The Unexpected

Maria
8 min readFeb 25, 2019

When you take a one or two-week holiday, you can disconnect. You focus on the trip. You might post an update or share a photo on some social media platform, but you mostly try to forget work, and even people back home, because you want to make the most of it. You might have late nights and early starts so as to make the most of every day in the exciting destination you are in, eating out as much as possible to savour local food.

When back home you can deal with mundane life. You can unpack a suitcase full of laundry, pay bills that came in the post whilst you were away, and catch up with family and friends.

Sometimes I feel people think that our trip is like that, just extended for months instead. “You’re living my dream!”, I’ve been told, as they imagine one of those holidays stretching on and on. I recently admitted to ups and downs and someone asked me, surprised: “isn’t it fun?”. People swoon at how wonderful it must be, and yes, I am lucky — privileged even — to be able to do this kind of trip. But you can’t disconnect for months. It isn’t always going to be fun. The reality is a little different.

We have only two full days in Peru and I am spending one of them in my hotel room. Some may call me silly or ungrateful for bypassing the opportunity to explore the city today. Many, including the immigration officer who stamped our passports at Lima airport, would question why we are in Peru for such a short time in the first place.

The thing is that when travelling for months, the normal rules for holiday travel no longer apply. Not every destination is meticulously thought through. Not every day can be full of activity. We are in Lima not as a major destination on our primary list, but as a stopover because flights to Chile ended up cheaper that way and Andrejs has an old friend here. I am spending a day in a hotel room because a stomach bug has been plaguing me for a few days and I have work to catch up on.

We had a long and wonderful day of sightseeing in Lima yesterday, taking refuge from the hot sun in some wonderful museums like the MATE and the Larco.

Central Lima has some grand buildings and churches

If this were a normal trip, I would power through for a second day of sights, but I sensed that this would be too much for me.

In a way, I have taken my life on the road. Andrejs doesn’t work, but I still do — albeit fewer hours per week than before. Normal things like monitoring your bank accounts, filing tax returns and paying your bills can’t wait until you come back home. You do them on the road.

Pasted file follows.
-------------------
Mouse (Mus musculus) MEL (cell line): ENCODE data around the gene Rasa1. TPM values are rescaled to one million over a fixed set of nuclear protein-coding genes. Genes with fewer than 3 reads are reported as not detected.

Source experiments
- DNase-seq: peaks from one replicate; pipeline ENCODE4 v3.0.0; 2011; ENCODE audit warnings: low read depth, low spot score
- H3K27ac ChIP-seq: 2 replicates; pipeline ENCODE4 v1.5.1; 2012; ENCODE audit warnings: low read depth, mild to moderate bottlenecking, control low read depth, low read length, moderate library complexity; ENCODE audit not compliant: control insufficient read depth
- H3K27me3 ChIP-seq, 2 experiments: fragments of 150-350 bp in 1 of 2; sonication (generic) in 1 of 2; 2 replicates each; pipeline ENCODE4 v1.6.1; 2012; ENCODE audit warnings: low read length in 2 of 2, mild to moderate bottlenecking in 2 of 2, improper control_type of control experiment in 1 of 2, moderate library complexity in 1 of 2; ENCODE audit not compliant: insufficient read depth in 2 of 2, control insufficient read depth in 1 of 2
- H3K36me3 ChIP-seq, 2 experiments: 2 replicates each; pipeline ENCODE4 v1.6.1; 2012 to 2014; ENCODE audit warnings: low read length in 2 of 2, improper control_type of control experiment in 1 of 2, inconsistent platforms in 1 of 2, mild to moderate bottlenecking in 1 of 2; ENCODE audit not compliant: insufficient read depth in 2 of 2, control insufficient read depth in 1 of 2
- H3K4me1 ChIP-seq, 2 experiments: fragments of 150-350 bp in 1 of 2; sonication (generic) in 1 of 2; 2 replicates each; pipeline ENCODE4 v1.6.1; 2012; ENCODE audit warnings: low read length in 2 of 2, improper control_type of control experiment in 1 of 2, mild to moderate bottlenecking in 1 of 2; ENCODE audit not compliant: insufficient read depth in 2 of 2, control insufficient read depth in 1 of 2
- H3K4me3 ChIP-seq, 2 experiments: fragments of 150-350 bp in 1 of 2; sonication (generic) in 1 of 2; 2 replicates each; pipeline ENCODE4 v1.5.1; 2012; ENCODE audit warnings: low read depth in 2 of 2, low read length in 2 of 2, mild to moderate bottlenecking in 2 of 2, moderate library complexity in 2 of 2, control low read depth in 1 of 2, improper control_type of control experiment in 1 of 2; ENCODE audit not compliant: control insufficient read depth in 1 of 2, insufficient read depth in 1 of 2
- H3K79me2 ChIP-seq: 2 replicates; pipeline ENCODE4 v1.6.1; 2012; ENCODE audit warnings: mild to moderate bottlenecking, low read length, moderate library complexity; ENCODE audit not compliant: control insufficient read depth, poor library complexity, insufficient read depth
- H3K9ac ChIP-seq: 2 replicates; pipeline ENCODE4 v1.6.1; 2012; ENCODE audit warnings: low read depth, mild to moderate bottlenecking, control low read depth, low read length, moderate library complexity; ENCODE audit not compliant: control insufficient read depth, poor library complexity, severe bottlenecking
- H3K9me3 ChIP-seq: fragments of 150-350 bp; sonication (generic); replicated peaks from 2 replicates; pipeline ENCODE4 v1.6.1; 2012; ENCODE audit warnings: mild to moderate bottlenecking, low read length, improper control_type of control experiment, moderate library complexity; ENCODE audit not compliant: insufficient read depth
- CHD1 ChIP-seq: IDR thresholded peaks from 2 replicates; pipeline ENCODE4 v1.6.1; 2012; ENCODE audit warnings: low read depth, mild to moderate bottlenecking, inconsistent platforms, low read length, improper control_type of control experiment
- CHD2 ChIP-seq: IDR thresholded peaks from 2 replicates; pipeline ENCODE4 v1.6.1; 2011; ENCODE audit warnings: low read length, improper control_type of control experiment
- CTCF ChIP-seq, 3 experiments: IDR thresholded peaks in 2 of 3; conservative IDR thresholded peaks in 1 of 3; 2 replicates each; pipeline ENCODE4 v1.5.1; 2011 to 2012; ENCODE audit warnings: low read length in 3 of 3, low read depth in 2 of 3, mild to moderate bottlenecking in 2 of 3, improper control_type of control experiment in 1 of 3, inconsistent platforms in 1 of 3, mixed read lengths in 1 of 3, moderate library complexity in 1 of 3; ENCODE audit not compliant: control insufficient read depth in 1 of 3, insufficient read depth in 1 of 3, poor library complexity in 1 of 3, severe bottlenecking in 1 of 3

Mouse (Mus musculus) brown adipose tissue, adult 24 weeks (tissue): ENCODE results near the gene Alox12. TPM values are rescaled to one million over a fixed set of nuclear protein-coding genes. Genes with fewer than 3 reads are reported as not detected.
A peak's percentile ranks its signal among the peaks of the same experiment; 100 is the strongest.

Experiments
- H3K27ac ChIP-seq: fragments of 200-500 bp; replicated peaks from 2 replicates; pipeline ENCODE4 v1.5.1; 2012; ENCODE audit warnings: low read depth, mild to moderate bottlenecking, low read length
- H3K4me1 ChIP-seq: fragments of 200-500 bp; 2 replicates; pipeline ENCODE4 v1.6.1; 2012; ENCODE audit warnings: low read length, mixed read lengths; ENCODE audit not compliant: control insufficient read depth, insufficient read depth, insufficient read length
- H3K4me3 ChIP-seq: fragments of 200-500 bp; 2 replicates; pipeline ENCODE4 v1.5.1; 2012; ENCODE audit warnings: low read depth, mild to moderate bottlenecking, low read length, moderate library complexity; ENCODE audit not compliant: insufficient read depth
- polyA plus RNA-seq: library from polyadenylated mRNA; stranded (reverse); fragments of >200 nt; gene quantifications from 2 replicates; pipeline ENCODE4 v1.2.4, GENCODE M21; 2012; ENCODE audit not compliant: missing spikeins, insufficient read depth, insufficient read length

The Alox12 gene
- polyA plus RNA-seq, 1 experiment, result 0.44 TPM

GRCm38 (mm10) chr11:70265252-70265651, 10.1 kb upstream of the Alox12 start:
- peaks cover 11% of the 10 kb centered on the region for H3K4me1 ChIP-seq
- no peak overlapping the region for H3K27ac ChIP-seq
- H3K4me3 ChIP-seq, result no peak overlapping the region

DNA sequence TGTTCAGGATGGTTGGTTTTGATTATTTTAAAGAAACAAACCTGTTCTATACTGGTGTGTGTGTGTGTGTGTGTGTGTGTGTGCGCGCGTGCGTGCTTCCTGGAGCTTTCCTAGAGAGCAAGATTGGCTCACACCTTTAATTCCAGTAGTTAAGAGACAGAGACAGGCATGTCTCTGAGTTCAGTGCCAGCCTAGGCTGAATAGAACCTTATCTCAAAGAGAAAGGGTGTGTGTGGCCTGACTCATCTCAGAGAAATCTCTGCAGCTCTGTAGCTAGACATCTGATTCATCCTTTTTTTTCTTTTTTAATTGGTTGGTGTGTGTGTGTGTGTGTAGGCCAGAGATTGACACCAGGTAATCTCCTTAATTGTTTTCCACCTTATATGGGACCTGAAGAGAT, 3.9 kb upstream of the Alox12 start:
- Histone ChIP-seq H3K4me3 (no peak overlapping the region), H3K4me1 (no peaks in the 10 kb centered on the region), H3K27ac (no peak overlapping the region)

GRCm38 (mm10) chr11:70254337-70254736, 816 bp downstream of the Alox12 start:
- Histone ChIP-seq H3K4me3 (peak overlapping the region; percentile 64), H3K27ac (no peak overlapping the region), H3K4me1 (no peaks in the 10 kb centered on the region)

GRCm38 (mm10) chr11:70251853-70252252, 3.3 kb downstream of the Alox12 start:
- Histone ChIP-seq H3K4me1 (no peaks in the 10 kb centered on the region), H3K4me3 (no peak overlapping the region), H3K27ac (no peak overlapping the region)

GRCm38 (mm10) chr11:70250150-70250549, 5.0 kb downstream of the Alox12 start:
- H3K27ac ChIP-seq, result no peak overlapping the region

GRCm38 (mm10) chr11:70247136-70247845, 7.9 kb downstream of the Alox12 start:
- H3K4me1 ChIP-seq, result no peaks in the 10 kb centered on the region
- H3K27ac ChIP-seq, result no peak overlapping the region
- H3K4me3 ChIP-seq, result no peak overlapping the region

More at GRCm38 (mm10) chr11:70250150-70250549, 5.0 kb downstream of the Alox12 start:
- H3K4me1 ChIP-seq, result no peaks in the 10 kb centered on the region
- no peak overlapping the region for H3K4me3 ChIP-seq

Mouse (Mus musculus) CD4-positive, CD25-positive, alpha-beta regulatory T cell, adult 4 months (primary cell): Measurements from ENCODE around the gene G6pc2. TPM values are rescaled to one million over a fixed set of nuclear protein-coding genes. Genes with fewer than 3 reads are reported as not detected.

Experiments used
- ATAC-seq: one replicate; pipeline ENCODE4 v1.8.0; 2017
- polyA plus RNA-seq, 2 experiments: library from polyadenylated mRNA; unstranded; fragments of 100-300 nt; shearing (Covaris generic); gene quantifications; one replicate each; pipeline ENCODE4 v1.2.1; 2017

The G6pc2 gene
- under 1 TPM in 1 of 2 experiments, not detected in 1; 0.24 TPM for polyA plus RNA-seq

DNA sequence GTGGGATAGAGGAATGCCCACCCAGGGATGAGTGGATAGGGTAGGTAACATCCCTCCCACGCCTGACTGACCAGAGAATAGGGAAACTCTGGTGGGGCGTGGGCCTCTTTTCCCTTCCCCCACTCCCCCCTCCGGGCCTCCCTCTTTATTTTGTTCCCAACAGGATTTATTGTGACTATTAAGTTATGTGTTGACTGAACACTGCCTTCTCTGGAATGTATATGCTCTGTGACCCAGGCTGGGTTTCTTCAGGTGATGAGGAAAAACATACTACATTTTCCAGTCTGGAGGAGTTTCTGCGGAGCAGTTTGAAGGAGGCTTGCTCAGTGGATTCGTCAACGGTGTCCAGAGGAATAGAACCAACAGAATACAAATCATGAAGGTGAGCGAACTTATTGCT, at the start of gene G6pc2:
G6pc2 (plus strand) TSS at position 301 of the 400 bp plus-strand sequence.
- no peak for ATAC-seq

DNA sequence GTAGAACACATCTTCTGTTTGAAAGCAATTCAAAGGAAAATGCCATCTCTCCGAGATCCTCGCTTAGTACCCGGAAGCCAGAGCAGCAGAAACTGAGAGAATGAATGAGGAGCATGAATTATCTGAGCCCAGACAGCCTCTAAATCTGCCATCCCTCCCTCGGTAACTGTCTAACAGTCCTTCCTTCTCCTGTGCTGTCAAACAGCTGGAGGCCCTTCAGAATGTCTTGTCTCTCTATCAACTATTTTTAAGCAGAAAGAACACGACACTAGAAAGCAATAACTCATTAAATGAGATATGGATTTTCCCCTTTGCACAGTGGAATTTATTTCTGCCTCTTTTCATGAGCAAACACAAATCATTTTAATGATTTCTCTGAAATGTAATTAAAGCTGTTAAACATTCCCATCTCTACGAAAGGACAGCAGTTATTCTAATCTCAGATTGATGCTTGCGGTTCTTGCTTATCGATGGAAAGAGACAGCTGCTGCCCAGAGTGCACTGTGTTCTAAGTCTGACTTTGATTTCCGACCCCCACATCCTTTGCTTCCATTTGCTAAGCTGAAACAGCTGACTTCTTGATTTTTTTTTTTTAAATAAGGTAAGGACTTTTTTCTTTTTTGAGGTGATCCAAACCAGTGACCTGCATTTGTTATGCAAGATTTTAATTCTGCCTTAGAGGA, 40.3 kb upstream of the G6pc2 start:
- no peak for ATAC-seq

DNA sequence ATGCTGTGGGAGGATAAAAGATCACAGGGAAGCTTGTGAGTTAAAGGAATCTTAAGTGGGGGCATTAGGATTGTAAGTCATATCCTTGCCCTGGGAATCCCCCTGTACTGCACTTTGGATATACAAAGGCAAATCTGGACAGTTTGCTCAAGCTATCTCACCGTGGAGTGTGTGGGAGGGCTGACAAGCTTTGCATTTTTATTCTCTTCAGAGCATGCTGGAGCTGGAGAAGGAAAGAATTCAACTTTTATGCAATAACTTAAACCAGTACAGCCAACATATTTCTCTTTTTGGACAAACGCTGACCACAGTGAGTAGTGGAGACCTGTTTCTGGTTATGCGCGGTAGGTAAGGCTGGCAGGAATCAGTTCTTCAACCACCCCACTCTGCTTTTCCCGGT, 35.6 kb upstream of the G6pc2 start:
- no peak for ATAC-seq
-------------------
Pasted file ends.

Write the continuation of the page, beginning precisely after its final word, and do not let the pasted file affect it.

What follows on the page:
You can’t catch up with family and friends later — you need to make time, whilst travelling, for the Skype calls and hours-long texting sessions with girlfriends. (Yes, those are both necessary.) You are gone long enough to miss those people you care about. My brother told me that my niece, who is about one-and-a-half years old, ran and fell. She grazed her chin and split her lip for the first time. It made me realise that enough time has passed that I didn’t realise she is now capable of running.

The constantly changing food and routines catch up with me every now and then. Sometimes I deliberately seek out an Italian restaurant just to give my stomach something more familiar. Or we book an airbnb with a kitchen, so we can make ourselves a salad. We make time for laundry on a regular basis. We have now been gone long enough that I am getting bored of rotating the same t-shirts, pants and sweaters. I’m starting to miss having a wider wardrobe to choose from.

You learn to allow yourself sleep-ins now and then, like you would have had on a weekend at home. You go see a movie. In my case, you make time to write an occasional blog post. You deliberately plan to let your partner spend time alone or with a friend, because you know he needs time away from you, too.

You learn to stop expecting to see everything. Travelling for months really emphasises that we are still just scratching the surface everywhere we go. In Colombia we visited the cities of Medellin and Bogota. I can now say I have seen a little bit of Colombia, but my main conclusion is that I sincerely hope to return one day. As such, this trip doesn’t reduce the list of places I want to visit, but rather, it seems to expand it.

You could say I’ve gotten used to living out of a suitcase. But, that’s about as much as you can get used to anything when your surroundings are constantly changing.